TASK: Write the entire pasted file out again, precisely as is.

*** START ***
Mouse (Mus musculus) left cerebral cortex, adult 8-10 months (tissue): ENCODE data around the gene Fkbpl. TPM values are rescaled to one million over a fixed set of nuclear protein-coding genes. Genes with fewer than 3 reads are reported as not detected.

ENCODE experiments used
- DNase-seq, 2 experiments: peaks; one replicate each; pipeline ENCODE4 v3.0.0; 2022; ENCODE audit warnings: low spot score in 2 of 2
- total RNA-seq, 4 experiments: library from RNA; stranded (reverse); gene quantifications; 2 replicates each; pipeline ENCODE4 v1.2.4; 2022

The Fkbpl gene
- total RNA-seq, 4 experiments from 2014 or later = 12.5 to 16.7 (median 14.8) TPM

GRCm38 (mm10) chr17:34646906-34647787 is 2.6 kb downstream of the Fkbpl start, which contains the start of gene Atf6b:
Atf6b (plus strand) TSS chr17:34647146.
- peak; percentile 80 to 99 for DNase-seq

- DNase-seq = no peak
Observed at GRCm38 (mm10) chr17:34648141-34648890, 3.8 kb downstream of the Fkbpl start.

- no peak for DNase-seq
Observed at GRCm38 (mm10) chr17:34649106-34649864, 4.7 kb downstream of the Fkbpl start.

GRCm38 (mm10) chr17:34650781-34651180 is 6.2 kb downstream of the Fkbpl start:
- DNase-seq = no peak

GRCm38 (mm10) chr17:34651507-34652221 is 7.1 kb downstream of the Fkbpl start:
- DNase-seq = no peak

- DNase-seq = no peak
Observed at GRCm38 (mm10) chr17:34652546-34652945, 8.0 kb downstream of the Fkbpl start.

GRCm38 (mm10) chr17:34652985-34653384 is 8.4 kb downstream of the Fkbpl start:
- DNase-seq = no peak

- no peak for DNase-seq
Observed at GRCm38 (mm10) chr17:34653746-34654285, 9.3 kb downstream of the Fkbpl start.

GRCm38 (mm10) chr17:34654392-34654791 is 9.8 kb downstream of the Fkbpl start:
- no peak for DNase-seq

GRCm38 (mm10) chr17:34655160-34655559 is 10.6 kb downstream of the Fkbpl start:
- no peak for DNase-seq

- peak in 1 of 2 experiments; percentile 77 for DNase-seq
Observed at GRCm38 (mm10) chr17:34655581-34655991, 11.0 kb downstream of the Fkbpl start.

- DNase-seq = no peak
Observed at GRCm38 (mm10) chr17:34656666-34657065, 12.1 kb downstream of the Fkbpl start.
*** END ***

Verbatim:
Mouse (Mus musculus) left cerebral cortex, adult 8-10 months (tissue): ENCODE data around the gene Fkbpl. TPM values are rescaled to one million over a fixed set of nuclear protein-coding genes. Genes with fewer than 3 reads are reported as not detected.

ENCODE experiments used
- DNase-seq, 2 experiments: peaks; one replicate each; pipeline ENCODE4 v3.0.0; 2022; ENCODE audit warnings: low spot score in 2 of 2
- total RNA-seq, 4 experiments: library from RNA; stranded (reverse); gene quantifications; 2 replicates each; pipeline ENCODE4 v1.2.4; 2022

The Fkbpl gene
- total RNA-seq, 4 experiments from 2014 or later = 12.5 to 16.7 (median 14.8) TPM

GRCm38 (mm10) chr17:34646906-34647787 is 2.6 kb downstream of the Fkbpl start, which contains the start of gene Atf6b:
Atf6b (plus strand) TSS chr17:34647146.
- peak; percentile 80 to 99 for DNase-seq

- DNase-seq = no peak
Observed at GRCm38 (mm10) chr17:34648141-34648890, 3.8 kb downstream of the Fkbpl start.

- no peak for DNase-seq
Observed at GRCm38 (mm10) chr17:34649106-34649864, 4.7 kb downstream of the Fkbpl start.

GRCm38 (mm10) chr17:34650781-34651180 is 6.2 kb downstream of the Fkbpl start:
- DNase-seq = no peak

GRCm38 (mm10) chr17:34651507-34652221 is 7.1 kb downstream of the Fkbpl start:
- DNase-seq = no peak

- DNase-seq = no peak
Observed at GRCm38 (mm10) chr17:34652546-34652945, 8.0 kb downstream of the Fkbpl start.

GRCm38 (mm10) chr17:34652985-34653384 is 8.4 kb downstream of the Fkbpl start:
- DNase-seq = no peak

- no peak for DNase-seq
Observed at GRCm38 (mm10) chr17:34653746-34654285, 9.3 kb downstream of the Fkbpl start.

GRCm38 (mm10) chr17:34654392-34654791 is 9.8 kb downstream of the Fkbpl start:
- no peak for DNase-seq

GRCm38 (mm10) chr17:34655160-34655559 is 10.6 kb downstream of the Fkbpl start:
- no peak for DNase-seq

- peak in 1 of 2 experiments; percentile 77 for DNase-seq
Observed at GRCm38 (mm10) chr17:34655581-34655991, 11.0 kb downstream of the Fkbpl start.

- DNase-seq = no peak
Observed at GRCm38 (mm10) chr17:34656666-34657065, 12.1 kb downstream of the Fkbpl start.